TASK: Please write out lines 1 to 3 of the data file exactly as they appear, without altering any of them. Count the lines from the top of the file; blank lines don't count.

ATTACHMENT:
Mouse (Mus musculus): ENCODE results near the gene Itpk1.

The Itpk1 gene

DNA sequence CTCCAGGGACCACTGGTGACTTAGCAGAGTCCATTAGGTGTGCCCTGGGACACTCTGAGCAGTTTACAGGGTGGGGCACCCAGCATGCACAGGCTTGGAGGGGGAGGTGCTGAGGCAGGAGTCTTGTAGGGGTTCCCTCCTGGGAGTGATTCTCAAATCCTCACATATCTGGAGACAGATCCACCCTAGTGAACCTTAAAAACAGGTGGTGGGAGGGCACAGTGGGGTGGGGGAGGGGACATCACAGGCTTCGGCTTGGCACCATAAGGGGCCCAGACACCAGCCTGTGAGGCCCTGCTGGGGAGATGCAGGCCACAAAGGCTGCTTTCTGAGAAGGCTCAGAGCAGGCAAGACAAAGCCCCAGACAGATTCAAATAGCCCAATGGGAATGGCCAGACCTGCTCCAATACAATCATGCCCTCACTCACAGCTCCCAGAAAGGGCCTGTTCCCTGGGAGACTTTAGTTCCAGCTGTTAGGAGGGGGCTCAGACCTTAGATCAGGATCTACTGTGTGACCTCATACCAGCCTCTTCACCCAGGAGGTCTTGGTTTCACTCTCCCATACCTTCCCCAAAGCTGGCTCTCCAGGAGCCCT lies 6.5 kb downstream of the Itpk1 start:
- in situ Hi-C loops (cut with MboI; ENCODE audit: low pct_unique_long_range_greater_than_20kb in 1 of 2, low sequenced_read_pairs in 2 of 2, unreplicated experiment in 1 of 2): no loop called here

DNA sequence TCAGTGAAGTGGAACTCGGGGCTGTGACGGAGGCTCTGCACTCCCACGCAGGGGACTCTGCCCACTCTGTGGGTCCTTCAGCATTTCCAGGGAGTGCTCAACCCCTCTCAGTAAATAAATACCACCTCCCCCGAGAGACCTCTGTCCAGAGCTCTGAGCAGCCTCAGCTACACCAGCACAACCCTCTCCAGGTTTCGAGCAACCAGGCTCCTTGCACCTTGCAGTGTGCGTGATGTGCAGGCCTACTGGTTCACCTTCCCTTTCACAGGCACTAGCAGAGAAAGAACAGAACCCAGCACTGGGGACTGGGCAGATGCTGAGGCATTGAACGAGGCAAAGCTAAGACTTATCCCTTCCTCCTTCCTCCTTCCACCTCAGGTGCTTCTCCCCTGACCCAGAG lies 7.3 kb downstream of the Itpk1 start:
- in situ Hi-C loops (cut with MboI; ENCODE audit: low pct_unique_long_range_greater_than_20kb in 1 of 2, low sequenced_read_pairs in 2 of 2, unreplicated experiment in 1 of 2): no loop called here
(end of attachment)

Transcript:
Mouse (Mus musculus): ENCODE results near the gene Itpk1.

The Itpk1 gene

DNA sequence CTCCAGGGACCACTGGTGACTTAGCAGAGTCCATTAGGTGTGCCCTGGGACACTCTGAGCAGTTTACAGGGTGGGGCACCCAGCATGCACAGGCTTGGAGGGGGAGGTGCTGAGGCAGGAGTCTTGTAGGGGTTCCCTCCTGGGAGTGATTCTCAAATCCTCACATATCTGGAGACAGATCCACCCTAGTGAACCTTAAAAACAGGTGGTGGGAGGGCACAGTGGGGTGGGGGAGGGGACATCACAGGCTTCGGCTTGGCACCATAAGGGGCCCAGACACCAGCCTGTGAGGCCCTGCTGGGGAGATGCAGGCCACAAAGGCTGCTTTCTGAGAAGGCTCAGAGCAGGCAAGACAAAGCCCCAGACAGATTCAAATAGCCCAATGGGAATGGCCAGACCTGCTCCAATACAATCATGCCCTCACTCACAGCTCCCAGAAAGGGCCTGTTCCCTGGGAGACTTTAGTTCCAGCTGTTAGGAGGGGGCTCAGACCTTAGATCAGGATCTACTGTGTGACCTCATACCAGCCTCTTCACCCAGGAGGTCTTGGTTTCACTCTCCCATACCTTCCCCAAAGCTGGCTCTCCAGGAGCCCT lies 6.5 kb downstream of the Itpk1 start: